Accessibility:the degree to which people can
acquire nutritious foods, either through buying them, or by producing or
harvesting the foods themselves.
Availability:the supply of nutritious foods to a
community or region.
Confectioneries:refers to the foods that are
generally recognized as sweet treats. This includes candy (such as
lollipops, candy canes, mints, candy floss, nut brittles, toffee, jellies,
gummies, jujubes, licorice, fudge and caramels); candy bars; chocolate;
chocolate-coated or chocolate-containing treats; chocolate compound
confections; fruit snack products such as fruit leathers and fruit flavoured
pieces; and frozen confections.
Convincing findings:one of the descriptors used
to compare grades of evidence from scientific reports on food and health
that are included in Health Canada’s Evidence Review for Dietary
Dietary Approaches to Stop Hypertension (DASH) eating plan:refers to a low sodium diet that includes foods high in nutrients such as
potassium and calcium that have been shown to help lower blood pressure.1</sup >
It recommends the intake of vegetables, fruit, whole grains, fat-free or
low-fat dairy products, fish, poultry, beans, nuts, and vegetable oils;
limiting foods that are high in saturated fat (such as fatty meats, full-fat
dairy products, and tropical oils), and limiting sugar-sweetened beverages
and sweets.1Dental decay:a disease that can damage
tooth structure. Decay starts by damaging the protective coating, also known
as enamel, causing a hole (cavity) to develop. If the cavity is left
untreated, it can get bigger, cause pain, and lead to the breakage or loss
of a tooth. A cavity is caused when the bacteria living in the plaque react
with sugars from food or drink, resulting in an acid. This acid then attacks
the surface of a tooth.
Determinants of health:the key factors
that influence health, including income and social status; social support
networks; education and literacy; employment and working conditions; the
social and physical environments; personal health practices and coping
skills; healthy child development; biology and genetic endowment; health
services; gender and culture.
Dietary risks:a term used in the Global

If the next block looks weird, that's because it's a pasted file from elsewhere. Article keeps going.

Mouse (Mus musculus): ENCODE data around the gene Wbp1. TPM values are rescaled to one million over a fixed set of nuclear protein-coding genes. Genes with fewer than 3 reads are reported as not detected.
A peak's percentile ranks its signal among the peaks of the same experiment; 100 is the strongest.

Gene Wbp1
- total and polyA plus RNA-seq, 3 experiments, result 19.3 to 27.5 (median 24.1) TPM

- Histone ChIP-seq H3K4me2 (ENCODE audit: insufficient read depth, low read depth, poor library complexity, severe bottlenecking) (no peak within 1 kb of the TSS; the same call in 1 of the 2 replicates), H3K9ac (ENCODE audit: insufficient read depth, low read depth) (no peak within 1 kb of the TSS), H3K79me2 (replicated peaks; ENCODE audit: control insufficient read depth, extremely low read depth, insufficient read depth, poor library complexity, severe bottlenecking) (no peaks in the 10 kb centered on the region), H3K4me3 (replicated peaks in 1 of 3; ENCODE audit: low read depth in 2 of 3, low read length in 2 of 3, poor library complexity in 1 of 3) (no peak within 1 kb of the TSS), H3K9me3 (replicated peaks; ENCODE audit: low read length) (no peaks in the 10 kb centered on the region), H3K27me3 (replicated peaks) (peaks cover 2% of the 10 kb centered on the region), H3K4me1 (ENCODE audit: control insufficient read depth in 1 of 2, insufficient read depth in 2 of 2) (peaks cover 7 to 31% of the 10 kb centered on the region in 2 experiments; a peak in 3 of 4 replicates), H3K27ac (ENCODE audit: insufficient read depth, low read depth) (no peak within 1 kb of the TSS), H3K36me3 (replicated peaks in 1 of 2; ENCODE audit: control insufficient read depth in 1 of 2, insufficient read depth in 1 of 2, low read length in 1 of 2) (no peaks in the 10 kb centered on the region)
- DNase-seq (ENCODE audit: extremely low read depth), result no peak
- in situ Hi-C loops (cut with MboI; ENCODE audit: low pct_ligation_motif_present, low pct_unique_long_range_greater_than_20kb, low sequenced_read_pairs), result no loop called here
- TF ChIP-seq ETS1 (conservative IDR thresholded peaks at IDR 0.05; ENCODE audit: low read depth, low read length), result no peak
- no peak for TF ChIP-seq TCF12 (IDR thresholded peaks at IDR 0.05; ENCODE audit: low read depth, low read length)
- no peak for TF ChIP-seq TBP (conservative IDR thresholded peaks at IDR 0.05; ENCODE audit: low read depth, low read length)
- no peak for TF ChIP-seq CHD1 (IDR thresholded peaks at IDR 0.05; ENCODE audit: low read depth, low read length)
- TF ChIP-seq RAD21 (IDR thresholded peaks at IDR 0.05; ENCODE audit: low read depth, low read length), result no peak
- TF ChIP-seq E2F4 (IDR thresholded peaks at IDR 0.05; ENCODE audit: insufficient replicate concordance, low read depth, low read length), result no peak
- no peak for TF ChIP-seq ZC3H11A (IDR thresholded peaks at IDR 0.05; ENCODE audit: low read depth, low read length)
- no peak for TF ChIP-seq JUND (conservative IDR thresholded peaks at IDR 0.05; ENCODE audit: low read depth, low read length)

Burden of Disease report2 that refers to diets that are low in
fruits, vegetables, whole grains, nuts and seeds, fiber, milk, calcium,
seafood omega-3 fatty acids, and polyunsaturated fatty acids; and
diets that are high in sodium, red meat, processed meat, sugar-sweetened
beverages, and trans fatty acids.
Fad diets:diets that are often
commercially driven and promise a quick fix for weight loss or the
management of a chronic disease.
Food additives:substances that are added
to food during manufacturing or processing for the purpose of achieving a
particular technical effect, such as colouring, thickening, prolonging
shelf-life or inhibiting the growth of pathogens. The food additives that
are permitted for use in Canada are identified in the
Lists of Permitted Food Additives</a >.
Food environment:the aspects of the social
and physical environment that affect the types of food available, the
accessibility of food, and the nutrition information that people are exposed
to, including food marketing. All these aspects of the food environment can
influence food choices.
Food skills:the complex, inter-related,
and person-centered set of skills. They are needed to provide and prepare
safe, nutritious, and culturally acceptable meals for all members of a
household.3Free sugars:defined by the World Health
Organization4 as all monosaccharides and disaccharides added to
foods and beverages by the manufacturer, cook or consumer, and sugars
naturally present in honey, syrups, fruit juices and fruit juice
concentrates. Free sugars do not include the naturally occurring sources
found in intact fruits and vegetables, and those found in (unsweetened)
Health equity:the absence of unfair and
avoidable differences in health within and between populations. Equity is
not the same as equality. To be treated equally is to be treated the same.
To be treated equitably, the treatment may differ, but the goal is to
achieve outcomes that are more equal.
Highly processed products:a term used in
this report to describe processed or prepared foods and beverages that